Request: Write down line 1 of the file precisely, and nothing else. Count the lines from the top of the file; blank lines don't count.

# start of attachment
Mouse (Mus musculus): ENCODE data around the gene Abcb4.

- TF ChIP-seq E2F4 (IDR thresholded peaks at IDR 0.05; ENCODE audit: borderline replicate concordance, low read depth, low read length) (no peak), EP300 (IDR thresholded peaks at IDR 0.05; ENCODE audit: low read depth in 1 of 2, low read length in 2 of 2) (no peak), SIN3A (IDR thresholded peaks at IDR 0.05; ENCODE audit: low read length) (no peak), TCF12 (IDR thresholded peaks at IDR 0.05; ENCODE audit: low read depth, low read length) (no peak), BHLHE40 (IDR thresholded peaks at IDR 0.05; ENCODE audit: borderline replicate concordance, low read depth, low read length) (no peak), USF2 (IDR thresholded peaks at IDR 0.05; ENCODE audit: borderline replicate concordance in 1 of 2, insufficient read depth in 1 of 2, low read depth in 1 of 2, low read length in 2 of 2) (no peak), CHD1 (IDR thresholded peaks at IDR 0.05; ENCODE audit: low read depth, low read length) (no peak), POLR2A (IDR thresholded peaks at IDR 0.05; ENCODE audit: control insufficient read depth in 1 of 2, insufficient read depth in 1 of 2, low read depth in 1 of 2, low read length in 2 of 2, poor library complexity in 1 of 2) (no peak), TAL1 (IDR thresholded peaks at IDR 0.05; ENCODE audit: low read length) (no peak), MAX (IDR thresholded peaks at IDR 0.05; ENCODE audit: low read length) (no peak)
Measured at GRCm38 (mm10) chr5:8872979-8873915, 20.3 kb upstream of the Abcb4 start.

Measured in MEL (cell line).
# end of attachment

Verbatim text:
Mouse (Mus musculus): ENCODE data around the gene Abcb4.